We repeated the resting electrocardiograms throughout the period the patient was admitted in our clinic and on the third day of admission we found a completely different, yet spontaneously, electrocardiographic findings: sinus tachycardia, 100 bpm, and a perfectly normal looking QRS complex, with no T-wave changes (Figure 2) and then, a few days later, and spontaneously also, the patient had the same electrocardiographic pattern as on admission day. The chest radiography is normal and so is the transthoracic echocardiography (Figure 3A and 3B). The patient performed a cardiac stress test (by exercise on a treadmill) which proved to be negative for arrhythmias or conduction disturbances or ischemia and showed a normal capacity to tolerate effort. We emphasise the fact that the patient starts with a normal ECG (with no Brugada pattern) and throughout the test (for 9 minutes and 30 seconds) (Figure 4) and after it (Figure 5) the ECG remains normal. The 24-hour Holter monitoring does not reveal any ventricular or supraventricular arrhythmias or conduction disturbances. At this point, having all these clinical and electrographic findings from our patient, we put the diagnosis of spontaneous Type I Brugada syndrome, with an intermediate-to-higher risk to develop potentially lethally ventricular arrhythmias and we considered that he may benefit from an internal cardiac defibrillator for primary prophylaxis of SCD.


Figure 4. Electrocardiographic aspect during the cardiac stress test (minute 9) with no Brugada pattern observed.


Figure 5. Electrocardiographic aspect during the cardiac stress test (6 minutes post-effort) with no Brugada pattern observed.

We informed the patient of potential risks of malignant ventricular a arrhythmias, including SCD, and of all possible complications of a cardiac defibrillator implantation, so the patient chose well informed and willingly the implantation, which was performed during the same hospitalization (Figure 6). The psychological motivation of the patient, a very well informed patient on the whole Brugada issue, as a matter of fact, was that “he could not afford an unexpected event, because he had a family to support”.


Figure 6. Chest radiography, postero-anterior view. Normal radiological heart and lungs. Left subclavicular cardiac defibrillator, with one lead on the right ventricle.

At that time, in November 2014, patients with Brugada syndrome who were asymptomatic and had no evidence of induced ventricular tachycardia/ventricular fibrillation had a Class III level of evidence C indication of internal cardiac defibrillator implantation, as it was recommended by the 2001 Task Force on Sudden Cardiac Death of the European Society of Cardiology2. We had also made recommendation of lifestyle changes to our patient, such as avoiding large meals and excessive alcohol intake and prompt treatment of any fever; we also recommended family screening. At the 6th month control of the internal cardiac defibrillator, we interrogated the internal memory of the device and found no evidence of malignant ventricular arrhythmias.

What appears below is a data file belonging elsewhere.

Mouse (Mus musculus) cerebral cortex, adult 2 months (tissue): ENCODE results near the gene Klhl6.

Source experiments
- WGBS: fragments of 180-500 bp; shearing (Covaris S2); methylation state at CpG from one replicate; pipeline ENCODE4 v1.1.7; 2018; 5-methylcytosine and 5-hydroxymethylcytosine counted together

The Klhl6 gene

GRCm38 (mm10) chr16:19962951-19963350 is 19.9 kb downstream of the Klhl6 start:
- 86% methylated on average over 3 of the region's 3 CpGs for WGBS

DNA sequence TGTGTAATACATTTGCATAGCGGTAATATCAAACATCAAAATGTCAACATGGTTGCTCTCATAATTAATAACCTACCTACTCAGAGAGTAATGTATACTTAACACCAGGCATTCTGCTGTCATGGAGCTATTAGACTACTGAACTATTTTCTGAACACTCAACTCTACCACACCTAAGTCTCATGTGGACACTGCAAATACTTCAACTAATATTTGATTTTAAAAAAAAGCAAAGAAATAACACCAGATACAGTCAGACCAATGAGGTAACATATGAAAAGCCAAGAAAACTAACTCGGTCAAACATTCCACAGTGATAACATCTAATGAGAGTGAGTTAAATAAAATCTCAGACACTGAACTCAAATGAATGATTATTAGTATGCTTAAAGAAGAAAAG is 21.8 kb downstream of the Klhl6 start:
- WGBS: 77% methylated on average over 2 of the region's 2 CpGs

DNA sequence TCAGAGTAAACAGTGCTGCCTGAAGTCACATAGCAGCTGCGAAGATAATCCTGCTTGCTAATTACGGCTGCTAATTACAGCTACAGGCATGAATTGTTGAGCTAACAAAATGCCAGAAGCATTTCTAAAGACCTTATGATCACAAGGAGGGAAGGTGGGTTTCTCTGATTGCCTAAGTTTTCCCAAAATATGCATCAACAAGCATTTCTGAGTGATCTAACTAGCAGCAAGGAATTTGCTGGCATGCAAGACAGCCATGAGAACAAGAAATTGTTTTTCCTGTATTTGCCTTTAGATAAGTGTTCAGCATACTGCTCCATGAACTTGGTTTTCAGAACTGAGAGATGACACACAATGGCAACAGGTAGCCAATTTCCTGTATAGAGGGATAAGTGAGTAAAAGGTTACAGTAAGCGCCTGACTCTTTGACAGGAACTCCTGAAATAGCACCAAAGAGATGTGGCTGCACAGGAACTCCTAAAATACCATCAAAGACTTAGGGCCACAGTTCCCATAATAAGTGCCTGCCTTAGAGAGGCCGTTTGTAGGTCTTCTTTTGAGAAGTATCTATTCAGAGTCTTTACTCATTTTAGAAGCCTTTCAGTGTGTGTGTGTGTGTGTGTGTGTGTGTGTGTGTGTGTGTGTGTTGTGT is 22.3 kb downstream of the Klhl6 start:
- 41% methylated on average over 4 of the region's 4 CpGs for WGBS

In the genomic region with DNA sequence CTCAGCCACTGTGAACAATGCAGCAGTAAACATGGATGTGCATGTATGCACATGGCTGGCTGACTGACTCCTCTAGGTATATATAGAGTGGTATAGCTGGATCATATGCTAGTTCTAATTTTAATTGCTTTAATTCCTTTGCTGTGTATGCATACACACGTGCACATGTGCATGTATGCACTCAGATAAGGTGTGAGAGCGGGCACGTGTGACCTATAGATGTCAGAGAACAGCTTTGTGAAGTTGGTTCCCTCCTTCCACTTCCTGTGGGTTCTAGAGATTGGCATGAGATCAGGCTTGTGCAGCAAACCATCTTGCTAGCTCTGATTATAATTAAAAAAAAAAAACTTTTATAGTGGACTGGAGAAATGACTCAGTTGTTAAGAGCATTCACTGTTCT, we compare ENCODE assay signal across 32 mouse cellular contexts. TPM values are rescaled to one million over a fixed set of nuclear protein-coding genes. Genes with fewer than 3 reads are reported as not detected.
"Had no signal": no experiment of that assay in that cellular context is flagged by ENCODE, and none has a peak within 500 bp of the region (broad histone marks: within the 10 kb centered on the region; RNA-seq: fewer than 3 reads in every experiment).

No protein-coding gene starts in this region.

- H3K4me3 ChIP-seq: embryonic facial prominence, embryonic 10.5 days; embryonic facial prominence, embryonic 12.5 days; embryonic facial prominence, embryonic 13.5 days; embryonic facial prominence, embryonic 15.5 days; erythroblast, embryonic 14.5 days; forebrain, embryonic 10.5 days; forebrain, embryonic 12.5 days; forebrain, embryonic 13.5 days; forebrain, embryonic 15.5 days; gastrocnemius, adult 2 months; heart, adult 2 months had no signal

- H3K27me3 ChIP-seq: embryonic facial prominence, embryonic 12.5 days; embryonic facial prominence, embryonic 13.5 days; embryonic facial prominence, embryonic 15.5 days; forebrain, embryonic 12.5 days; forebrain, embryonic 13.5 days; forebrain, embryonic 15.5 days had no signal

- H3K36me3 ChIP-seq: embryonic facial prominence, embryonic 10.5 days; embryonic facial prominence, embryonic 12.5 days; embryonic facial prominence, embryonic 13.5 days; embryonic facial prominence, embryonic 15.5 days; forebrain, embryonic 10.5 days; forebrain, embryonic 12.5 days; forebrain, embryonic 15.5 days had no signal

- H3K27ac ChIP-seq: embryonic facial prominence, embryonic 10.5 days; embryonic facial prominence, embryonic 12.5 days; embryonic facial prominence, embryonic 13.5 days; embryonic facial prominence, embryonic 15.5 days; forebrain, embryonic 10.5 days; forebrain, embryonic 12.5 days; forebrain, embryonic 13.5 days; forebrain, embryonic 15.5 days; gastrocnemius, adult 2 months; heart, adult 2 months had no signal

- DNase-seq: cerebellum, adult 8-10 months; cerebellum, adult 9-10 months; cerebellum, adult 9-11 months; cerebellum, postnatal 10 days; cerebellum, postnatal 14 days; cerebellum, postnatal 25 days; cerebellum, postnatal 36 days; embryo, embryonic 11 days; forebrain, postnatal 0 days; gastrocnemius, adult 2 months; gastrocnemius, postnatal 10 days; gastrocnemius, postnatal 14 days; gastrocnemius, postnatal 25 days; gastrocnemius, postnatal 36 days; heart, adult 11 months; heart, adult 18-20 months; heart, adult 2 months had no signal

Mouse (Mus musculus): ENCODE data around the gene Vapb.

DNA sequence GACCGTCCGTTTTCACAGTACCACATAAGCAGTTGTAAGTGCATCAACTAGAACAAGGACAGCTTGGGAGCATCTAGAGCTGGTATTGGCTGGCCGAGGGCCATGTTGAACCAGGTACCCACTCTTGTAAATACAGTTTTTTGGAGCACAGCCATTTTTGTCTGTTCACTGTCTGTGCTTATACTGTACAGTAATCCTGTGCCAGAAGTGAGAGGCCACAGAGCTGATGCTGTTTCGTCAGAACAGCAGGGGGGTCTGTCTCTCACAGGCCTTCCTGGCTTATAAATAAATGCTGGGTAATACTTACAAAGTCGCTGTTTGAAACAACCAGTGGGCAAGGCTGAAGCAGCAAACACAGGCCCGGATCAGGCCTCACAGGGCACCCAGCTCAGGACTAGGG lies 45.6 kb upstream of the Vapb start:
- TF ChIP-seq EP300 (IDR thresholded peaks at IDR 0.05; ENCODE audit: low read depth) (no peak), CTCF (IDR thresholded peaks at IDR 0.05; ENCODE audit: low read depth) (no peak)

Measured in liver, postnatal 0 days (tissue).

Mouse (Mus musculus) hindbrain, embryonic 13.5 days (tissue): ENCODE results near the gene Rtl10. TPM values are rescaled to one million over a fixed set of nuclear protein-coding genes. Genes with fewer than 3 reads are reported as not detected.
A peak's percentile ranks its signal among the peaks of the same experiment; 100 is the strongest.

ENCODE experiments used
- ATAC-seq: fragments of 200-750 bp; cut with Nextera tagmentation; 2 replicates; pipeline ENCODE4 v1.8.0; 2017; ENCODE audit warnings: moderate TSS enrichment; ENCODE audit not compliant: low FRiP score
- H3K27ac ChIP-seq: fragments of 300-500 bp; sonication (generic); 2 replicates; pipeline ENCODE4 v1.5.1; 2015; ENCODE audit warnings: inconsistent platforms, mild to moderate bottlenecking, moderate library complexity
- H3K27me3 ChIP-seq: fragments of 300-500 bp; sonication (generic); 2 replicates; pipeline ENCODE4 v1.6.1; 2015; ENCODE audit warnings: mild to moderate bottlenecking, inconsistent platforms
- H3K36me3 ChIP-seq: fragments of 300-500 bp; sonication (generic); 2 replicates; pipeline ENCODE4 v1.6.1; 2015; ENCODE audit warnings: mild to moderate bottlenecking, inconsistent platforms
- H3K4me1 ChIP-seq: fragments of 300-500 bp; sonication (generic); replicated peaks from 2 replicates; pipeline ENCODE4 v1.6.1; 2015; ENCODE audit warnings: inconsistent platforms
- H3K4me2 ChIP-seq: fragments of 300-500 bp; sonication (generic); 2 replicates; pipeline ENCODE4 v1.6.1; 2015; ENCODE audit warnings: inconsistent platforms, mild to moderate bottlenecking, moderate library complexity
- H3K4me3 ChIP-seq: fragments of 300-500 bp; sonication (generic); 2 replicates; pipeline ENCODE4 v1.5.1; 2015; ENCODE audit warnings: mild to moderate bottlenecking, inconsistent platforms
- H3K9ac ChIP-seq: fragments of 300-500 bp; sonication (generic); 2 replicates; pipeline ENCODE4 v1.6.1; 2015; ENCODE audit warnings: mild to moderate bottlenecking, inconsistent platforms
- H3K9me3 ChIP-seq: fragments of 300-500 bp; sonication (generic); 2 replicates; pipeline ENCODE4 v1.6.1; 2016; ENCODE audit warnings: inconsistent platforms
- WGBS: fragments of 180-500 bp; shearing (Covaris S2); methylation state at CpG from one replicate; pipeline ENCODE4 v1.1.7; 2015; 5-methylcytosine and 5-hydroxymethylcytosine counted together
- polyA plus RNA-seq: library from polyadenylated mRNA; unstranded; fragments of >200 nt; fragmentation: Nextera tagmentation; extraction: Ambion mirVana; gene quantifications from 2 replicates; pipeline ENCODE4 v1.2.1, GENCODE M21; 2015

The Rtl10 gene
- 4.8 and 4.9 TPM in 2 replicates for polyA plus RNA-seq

In 1992, Brugada brothers published a study in which they described a novel autosomal dominant inherited disease, characterized by ST segment elevation in the right precordial leads, right bundle branch block and susceptibility to ventricular arrhythmias, all in the context of a structurally normal heart. The disease was named Brugada syndrome and its prevalence is higher in the Far East and there is a ratio of 8 male to 1 female in clinical manifestation3,4. The later on studies demonstrated a mutation on SCN5A gene, a mutation involved in the pathology of the cardiac sodium channel, confirming the hypothesis that Brugada syndrome is an electrical disease, clearly separated from those structural heart disease that have a potential risk for ventricular arrhythmias5. We know today that there are at least 12 genes involved in the pathology of the Brugada syndrome, and the best documented are SCN5A and CACN1Ac. The clinical manifestations of the Brugada syndrome are syncope and/or cardiac arrest, typically occurring at rest6 or during sleep, especially in the third or the fourth decade of life. The diagnosis of Brugada syndrome may be challenging because of the intermittent electrocardiographic pattern; one may need to perform provocative drug testing with Class IC anti-arrhythmic drugs such as ajmaline, flecainide or procainamide7. Our patient, in particular, presents a spontaneous intermittent electrocardiographic Brugada pattern, with a pathognomonic type I Brugada ECG on admission, and the next day, without any changes in his clinical or biological status, he presents a perfectly normal ECG. There are numerous cases of intermittent electrocardiographic pattern Brugada syndrome described in the medical literature8, but most of them came into medical attention because of their clinical manifestations: syncope, ventricular tachyarrhythmias, cardiac arrest or even mimicking an acute myocardial infarction9. We also want to emphasise on the importance of a well done ECG; a wrong position of the right precordial leads (V1-V2), with one or two intercostal spaces upwards, may create a false impression of a possible hidden Brugada syndrome. In the clinical and the electrocardiographic context of our patient we considered it unnecessary to perform a challenging test with Class IC drugs, because the electrocardiographic changes at rest in our patient are pathognomonic for the type I Brugada syndrome. From a prognostic point of view, the Brugada syndrome is responsible of 4-12% of all sudden cardiac deaths and at least 20% of suddent death with structurally normal heart10,11. No anti-arrhythmic drug was proven so far to be efficient in preventing malignant ventricular arrhythmias in Brugada syndrome; the best treatment in these cases remains the prophylaxis (primary or secondary) of SCD by implantation of cardiac defibrillator. In order to identify the patients at risk of developing such lifethreatening arrhythmias, some specialists proposed a risk stratification scheme, using the history of syncope and the presence of a spontaneously electrocardiographic pattern as the clinic variables for quantification of risk12. We applied this scheme to our patient and it shows us that the patient belongs to the 41% of Brugada patients with intermediate risk, only by having a spontaneous Brugada pattern. In this intricate context and because recent studies demonstrated that patients with spontaneous Brugada pattern have yet a high risk of developing malignant ventricular arrhythmias13,14 and there is no difference between the risk of the patients with intermittent electrocardiographic pattern and those with persistent electrocardiographic pattern7, we decided to implant a cardiac defibrillator to our patient. There is an another discussion in this case, whether we should have performed a programmed ventricular stimulation (PVS) before the implant, in order to see if our patient is at risk of cardiac arrest. There is a disagreement between various electrophysiologists’ opinions at this moment; while Brugada and co-workers showed that PVS has a high sensitivity in predicting the risk of SCD15, Priori16, Gasparini17, Eckardt18 and others failed to demonstrate this. Performing a PVS is a Class IIb level of evidence C recommendation on the 2001 Task Force on Sudden Cardiac Death of the European Society of Cardiology2. This is why we didn’t consider it necessary to perform a PVS before the implantation of cardiac defibrillator in our patient. In the ESC “Guidelines for the management of patients with ventricular arrhythmias and the prevention of sudden cardiac death”, published in 2015 in European Heart Journal19, the experts say that the implantation of cardiac defibrillator is the only effective treatment for reducing the risk of sudden cardiac death; quinidine was proposed as a treatment to prevent malignant ventricular arrhythmias, because it was observed that it reduces VF inducibility during PVS (Class IIb level of evidence C recommendation) if PVS was made under anti-arrythmic treatment, but there is no evidence to support quinidine’s role in preventing SCD, so far. Conflict of interests: none declared.